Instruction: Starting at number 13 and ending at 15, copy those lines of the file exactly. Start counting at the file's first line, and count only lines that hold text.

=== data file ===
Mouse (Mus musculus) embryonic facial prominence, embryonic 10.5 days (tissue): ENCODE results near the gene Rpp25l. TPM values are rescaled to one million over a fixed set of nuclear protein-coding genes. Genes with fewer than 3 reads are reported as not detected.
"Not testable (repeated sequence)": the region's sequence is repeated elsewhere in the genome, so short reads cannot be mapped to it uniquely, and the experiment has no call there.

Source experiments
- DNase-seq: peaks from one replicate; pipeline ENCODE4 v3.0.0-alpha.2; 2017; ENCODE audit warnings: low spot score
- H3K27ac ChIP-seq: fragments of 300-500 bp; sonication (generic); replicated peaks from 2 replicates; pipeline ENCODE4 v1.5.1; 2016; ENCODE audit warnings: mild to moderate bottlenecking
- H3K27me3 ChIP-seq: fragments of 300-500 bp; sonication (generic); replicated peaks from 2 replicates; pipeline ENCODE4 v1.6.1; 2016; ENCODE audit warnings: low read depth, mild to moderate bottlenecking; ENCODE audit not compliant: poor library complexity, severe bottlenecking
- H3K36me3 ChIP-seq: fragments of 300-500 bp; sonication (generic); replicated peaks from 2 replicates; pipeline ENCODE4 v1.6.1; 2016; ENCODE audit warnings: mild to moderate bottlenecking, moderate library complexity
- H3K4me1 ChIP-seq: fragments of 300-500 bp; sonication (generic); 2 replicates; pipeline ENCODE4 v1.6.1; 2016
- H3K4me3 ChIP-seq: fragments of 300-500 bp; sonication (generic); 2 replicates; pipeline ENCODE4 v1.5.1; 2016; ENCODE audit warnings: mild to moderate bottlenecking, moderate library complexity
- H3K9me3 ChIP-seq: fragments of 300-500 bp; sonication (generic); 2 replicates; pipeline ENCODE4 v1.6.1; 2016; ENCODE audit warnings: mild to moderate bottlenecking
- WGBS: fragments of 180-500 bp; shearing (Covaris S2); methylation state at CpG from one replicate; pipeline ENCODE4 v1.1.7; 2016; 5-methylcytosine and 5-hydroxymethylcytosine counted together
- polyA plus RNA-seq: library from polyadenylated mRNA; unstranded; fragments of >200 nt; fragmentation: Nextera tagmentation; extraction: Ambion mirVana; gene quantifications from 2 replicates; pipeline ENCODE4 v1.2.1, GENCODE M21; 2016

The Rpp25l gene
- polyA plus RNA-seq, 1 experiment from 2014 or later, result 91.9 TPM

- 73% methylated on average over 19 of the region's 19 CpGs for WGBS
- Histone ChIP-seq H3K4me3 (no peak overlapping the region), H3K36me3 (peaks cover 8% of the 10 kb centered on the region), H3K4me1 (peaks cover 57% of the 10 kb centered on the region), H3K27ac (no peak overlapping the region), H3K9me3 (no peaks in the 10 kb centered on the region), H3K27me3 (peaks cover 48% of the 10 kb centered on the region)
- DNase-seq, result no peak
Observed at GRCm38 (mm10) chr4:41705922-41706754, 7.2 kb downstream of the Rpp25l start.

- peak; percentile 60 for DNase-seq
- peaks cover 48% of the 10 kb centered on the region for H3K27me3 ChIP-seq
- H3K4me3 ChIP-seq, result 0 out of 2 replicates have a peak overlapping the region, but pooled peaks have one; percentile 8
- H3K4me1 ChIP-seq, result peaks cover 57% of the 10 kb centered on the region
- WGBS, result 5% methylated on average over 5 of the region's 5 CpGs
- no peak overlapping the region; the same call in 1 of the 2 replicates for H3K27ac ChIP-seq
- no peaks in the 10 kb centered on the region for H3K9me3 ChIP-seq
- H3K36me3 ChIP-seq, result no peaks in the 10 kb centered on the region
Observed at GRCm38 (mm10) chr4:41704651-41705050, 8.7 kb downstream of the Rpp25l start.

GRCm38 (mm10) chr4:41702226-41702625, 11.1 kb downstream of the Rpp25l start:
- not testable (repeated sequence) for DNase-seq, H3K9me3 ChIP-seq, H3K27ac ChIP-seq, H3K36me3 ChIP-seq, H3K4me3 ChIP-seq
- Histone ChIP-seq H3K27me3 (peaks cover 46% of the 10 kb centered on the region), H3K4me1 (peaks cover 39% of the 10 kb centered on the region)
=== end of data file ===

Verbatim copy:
The Rpp25l gene
- polyA plus RNA-seq, 1 experiment from 2014 or later, result 91.9 TPM

- 73% methylated on average over 19 of the region's 19 CpGs for WGBS